But here again, the severity of the punishments meant many of the accused walked free due to "insufficient evidence" and because there was no option of a less harsh sentence.
'Added burden for victims'
This concern has been voiced by many Indian activists who oppose the death penalty for rape.
"Under-reporting is a problem because the perpetrators are mostly known to the victims and there are all sorts of dynamics at play that cause victims and their guardians to not report the crime," said Dr Anup Surendranath, the executive director of Project 39A, a social justice organisation.
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He added that, in such a context, the death penalty could be a "further burden" since victims will have to grapple with the possibility of "sending a person they know to the gallows".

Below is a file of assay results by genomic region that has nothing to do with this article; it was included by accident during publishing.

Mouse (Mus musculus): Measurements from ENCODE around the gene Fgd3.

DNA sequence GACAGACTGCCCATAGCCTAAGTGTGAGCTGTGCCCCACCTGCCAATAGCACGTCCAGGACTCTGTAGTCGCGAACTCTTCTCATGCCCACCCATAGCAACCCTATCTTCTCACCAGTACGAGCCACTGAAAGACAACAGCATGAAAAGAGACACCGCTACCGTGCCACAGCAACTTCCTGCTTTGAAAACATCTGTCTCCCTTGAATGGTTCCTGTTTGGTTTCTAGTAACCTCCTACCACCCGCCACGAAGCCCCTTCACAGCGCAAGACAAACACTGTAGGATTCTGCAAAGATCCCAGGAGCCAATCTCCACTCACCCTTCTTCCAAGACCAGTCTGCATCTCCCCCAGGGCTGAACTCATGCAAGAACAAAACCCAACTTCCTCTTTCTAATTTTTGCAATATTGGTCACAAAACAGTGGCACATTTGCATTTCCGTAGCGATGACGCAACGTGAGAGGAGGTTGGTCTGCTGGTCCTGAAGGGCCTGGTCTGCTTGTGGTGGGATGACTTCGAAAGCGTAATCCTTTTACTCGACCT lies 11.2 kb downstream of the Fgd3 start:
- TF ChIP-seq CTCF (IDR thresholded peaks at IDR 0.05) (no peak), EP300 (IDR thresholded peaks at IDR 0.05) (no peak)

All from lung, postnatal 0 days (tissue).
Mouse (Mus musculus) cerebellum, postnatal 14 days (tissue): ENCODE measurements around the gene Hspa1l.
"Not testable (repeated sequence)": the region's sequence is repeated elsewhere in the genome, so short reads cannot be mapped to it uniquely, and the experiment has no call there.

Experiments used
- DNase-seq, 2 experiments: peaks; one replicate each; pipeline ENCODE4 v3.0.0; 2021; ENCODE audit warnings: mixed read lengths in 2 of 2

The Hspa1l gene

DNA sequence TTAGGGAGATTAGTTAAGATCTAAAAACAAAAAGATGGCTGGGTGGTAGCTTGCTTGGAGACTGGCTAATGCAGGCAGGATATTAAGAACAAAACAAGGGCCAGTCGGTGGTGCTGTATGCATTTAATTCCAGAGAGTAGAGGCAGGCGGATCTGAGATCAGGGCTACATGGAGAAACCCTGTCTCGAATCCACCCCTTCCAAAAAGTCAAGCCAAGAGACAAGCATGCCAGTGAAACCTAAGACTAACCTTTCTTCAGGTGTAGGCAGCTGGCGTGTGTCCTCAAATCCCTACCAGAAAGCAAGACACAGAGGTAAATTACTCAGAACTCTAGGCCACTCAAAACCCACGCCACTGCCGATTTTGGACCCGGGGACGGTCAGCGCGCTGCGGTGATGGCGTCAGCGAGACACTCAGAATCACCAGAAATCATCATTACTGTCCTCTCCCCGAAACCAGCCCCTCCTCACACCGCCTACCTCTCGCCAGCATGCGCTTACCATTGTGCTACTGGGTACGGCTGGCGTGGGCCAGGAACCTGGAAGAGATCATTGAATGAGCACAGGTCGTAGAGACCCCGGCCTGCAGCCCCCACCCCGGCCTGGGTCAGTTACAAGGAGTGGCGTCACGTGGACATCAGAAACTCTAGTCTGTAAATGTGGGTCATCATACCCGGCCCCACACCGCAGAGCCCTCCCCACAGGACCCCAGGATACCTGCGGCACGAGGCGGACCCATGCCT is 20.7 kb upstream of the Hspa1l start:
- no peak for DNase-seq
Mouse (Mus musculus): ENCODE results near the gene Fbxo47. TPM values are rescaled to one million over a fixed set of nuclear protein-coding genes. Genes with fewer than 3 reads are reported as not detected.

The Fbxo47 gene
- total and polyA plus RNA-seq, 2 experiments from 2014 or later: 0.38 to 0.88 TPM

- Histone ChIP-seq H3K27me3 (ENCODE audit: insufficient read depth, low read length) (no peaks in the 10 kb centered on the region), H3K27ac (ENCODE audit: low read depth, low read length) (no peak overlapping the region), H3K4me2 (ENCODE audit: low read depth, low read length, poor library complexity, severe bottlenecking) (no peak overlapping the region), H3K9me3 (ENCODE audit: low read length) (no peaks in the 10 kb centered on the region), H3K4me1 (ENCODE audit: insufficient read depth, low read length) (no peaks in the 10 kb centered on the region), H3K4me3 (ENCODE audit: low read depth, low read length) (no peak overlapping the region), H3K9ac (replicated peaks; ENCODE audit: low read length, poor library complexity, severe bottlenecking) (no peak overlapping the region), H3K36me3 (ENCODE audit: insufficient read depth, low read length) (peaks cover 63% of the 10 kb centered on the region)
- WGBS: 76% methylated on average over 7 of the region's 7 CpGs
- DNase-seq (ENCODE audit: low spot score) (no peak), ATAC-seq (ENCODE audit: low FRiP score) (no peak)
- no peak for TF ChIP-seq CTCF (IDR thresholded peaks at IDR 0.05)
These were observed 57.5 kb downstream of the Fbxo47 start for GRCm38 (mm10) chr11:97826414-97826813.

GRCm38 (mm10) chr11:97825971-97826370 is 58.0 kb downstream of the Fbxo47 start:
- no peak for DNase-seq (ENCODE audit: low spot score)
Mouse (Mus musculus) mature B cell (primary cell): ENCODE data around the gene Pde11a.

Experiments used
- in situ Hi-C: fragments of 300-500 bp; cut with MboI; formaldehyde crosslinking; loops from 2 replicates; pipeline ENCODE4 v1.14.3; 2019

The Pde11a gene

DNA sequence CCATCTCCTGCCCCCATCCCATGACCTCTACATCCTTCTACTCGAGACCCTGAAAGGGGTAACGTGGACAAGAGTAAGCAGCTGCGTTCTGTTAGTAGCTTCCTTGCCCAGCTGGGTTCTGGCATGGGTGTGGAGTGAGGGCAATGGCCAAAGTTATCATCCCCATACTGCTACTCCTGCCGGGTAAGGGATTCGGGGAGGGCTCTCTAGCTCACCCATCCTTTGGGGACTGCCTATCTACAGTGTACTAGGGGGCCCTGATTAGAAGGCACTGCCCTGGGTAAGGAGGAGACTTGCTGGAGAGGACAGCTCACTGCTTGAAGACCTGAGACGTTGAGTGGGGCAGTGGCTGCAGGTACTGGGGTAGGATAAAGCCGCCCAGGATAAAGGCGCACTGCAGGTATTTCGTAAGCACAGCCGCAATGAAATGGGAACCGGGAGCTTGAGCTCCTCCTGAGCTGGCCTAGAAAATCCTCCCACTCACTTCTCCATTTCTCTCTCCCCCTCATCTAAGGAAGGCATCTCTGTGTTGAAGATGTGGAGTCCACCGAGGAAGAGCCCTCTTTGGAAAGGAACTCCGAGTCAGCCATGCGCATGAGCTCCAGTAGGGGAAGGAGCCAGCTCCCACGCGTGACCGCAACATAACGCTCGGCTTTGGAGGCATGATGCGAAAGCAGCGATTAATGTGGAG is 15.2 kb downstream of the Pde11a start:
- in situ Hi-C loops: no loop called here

Another issue is that, in many rural areas in particular, there is still massive stigma associated with rape, which means that even stronger laws do not encourage victims to come forward.
"Ours is a society where discussion of child sexual abuse is taboo. There is a culture of silence that pervades our homes and our institutions in addressing this issue with the seriousness it deserves," Dr Surendranath said.
India has amended its laws to increase accountability of police and other officials dealing with violence against women, which has had a positive impact.
But the change is slow and studies suggest that a large number of rapes in India still go unreported.
Mohammad Musa Mahmodi, executive director of the Afghanistan Independent Human Rights Commission, which also publishes data on rape, said the death penalty on its own would never be enough to deter rape or encourage women to seek help in the justice system.